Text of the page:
WikiReader sales and the future of Openmoko
timo.jyrinki at gmail.com
Fri Aug 20 07:15:19 CEST 2010
2010/8/20 Jim Ancona <jim at anconafamily.com>:
> True with respect to most phones, because hardware manufacturers don't
> release their drivers. Not true with respect to the Freerunner. In any
> case, Android is exactly as free as Linux is, because you would have
> exactly the same problem running any Linux-based OS on that hardware,
> correct? So Linux is not free by your definition.
I think the confusion usually arises from the fact that Android is
usually used to indicate devices sold with Android. No Android
shipping phone runs on just free software (on the main CPU) currently,
except if all the limits with HTC Dream, which I think people have
been hacking on the most, have been surpassed.
But there are also other aspects than being free or non-free, like
being a successful open-source project in terms of open development,
external developers in the core components (besides kernel) et cetera.
In that sense I and probably many others still very much prefer
GNU-userland / something-we-all-know-better type of distributions over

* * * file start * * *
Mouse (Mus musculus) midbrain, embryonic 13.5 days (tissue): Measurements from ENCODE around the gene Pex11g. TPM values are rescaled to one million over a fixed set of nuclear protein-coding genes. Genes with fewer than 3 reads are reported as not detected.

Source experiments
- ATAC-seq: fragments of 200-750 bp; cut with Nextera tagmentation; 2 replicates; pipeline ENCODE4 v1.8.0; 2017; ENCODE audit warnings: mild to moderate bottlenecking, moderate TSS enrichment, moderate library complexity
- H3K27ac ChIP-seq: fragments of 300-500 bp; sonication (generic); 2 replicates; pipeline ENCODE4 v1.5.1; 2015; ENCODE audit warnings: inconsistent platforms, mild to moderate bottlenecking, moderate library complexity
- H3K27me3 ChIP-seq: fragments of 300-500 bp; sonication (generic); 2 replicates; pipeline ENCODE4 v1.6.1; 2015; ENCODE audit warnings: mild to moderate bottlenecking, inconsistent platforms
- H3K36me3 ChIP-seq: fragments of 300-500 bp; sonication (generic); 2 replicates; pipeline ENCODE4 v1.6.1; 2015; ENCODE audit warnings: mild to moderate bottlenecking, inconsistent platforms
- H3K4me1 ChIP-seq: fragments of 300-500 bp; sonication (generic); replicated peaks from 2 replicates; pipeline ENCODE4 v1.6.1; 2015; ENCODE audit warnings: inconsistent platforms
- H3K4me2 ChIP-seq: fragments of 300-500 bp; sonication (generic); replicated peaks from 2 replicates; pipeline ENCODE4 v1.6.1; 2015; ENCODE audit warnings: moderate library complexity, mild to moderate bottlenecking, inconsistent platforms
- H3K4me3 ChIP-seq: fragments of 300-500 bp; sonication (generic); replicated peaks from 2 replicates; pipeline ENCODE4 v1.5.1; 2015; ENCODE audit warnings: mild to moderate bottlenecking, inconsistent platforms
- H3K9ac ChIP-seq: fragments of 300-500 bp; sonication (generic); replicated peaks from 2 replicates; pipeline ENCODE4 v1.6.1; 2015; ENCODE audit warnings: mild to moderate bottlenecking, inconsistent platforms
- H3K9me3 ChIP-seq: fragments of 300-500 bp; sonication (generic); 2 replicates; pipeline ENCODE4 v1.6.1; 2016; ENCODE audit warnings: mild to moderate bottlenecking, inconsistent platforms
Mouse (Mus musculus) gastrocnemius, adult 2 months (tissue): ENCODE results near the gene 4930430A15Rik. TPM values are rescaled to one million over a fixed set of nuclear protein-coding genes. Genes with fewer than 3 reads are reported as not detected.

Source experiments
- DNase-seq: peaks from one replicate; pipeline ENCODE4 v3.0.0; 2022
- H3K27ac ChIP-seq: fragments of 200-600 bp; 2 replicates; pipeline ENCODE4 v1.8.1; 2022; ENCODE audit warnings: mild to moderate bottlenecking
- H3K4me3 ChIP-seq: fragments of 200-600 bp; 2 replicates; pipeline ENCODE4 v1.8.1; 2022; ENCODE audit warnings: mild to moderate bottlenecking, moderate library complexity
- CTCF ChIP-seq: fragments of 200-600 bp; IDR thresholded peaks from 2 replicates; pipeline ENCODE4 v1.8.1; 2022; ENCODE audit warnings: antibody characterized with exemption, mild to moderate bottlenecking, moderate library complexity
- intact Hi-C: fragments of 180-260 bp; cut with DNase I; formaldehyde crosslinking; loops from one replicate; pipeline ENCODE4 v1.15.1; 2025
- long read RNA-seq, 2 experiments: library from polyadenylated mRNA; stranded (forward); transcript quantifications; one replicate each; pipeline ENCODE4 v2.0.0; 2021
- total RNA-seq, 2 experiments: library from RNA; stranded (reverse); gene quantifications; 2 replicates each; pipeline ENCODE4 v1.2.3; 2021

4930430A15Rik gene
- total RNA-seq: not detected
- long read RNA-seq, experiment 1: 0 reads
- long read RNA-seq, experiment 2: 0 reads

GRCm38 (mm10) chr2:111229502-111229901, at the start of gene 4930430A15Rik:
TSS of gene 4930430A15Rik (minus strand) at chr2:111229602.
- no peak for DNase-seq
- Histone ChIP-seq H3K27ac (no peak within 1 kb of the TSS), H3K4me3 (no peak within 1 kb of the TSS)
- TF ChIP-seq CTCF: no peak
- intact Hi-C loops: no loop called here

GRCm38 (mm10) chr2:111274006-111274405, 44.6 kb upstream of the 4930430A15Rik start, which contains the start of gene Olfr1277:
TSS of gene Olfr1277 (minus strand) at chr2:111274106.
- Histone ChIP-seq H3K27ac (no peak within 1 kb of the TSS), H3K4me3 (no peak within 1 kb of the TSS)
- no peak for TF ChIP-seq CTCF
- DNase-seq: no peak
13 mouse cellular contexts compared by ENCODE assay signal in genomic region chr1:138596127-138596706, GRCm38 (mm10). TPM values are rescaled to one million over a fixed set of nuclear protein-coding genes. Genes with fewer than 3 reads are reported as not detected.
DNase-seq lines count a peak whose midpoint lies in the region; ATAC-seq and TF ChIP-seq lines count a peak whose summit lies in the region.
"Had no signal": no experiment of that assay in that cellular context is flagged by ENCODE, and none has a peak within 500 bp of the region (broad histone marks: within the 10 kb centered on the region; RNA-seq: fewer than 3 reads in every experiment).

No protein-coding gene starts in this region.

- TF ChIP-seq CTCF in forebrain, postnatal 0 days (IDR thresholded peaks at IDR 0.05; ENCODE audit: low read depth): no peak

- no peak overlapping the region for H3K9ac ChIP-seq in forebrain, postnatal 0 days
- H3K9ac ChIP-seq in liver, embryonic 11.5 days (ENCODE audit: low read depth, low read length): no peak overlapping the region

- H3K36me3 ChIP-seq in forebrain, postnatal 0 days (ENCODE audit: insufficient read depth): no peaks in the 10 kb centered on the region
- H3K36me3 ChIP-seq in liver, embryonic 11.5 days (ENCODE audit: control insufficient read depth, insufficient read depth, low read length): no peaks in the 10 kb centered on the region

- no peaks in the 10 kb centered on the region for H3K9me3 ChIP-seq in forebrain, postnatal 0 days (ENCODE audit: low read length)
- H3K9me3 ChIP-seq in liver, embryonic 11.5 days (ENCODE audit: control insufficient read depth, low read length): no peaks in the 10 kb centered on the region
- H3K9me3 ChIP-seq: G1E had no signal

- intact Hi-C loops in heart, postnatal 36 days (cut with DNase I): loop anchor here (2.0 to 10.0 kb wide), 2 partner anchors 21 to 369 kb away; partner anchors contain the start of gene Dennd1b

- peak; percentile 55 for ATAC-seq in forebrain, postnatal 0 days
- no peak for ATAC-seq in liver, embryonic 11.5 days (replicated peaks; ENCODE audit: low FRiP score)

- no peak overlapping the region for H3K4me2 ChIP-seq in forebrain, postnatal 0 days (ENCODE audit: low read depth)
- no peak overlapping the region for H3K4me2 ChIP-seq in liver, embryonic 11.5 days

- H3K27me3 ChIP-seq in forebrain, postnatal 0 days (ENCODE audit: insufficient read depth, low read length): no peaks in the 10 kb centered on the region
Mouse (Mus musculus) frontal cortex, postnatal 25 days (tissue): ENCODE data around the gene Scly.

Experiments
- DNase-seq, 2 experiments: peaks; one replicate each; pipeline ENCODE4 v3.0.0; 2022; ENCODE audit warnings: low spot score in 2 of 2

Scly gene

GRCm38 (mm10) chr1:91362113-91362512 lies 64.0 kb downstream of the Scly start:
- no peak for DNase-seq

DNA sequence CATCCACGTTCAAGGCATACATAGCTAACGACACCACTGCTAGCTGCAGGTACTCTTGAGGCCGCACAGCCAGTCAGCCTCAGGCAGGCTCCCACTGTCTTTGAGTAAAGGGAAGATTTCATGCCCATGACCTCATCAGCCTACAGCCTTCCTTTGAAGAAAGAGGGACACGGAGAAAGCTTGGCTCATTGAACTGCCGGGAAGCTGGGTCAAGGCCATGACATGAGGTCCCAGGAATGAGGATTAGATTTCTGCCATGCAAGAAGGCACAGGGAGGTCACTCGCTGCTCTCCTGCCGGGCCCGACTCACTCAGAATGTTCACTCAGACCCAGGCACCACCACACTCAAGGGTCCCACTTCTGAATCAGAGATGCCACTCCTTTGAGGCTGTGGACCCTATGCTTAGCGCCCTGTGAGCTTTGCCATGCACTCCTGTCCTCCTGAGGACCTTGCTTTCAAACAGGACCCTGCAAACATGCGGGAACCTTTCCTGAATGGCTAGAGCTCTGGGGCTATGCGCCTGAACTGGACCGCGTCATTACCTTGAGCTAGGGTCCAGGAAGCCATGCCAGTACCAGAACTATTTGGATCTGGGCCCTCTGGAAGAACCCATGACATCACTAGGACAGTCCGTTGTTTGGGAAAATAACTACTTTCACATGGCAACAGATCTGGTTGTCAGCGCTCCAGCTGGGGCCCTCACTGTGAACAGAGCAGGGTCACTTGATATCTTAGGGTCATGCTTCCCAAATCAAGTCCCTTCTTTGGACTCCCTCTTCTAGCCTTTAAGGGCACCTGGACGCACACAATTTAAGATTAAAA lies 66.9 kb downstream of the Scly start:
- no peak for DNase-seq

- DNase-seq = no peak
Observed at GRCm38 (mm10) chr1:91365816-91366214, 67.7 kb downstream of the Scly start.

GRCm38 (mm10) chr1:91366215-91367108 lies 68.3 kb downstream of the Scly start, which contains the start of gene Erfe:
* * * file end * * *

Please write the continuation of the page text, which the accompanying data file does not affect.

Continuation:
Android software. On the other hand, talking from hardware vendor
point of view, free and ready touch device softwares are still a bit
lacking, so Android could be a solution for "something to ship on the
device", similar to Om2007.2.
Remember that if doing some FreeRunner successor kind of thing, it
doesn't matter that much what is shipped with it. And if it frees up
developer resources to doing just hardware and kernel support by not
doing a huge effort like OE-based Om2007.2/Om2008/Om2009 on the
software distribution, I'm all for it. But if the vendor is going to
build some application software, I'd vote for doing that for some
other platform than Android stack, if for nothing else then for
increasing competition in the free software touch/mobile applications.
By the time any successor hardware would be available, MeeGo with
handheld packages is probably anyway a better starting place, since
it's a true GNU/Linux distro. I'm not saying Android has serious
flaws, I just strongly think that the longer roots in the open world
the better for the healthiness of the open software. Big piles of
code-dropped code takes time to become an open project, similar to
what we'll certainly see with Symbian that is now "all open".
Personally I'd go for Debian all the way but I know the real-world-use
touch applications will first arrive somewhere else and only later
will be packaged on Debian, like we do in the pkg-fso group. But if
the vendor would like to spend some time on the distribution software
as well, I think Debian is The way to go for longevity of the product
and its software. As a major component of it involves getting all the
kernel code upstream :)
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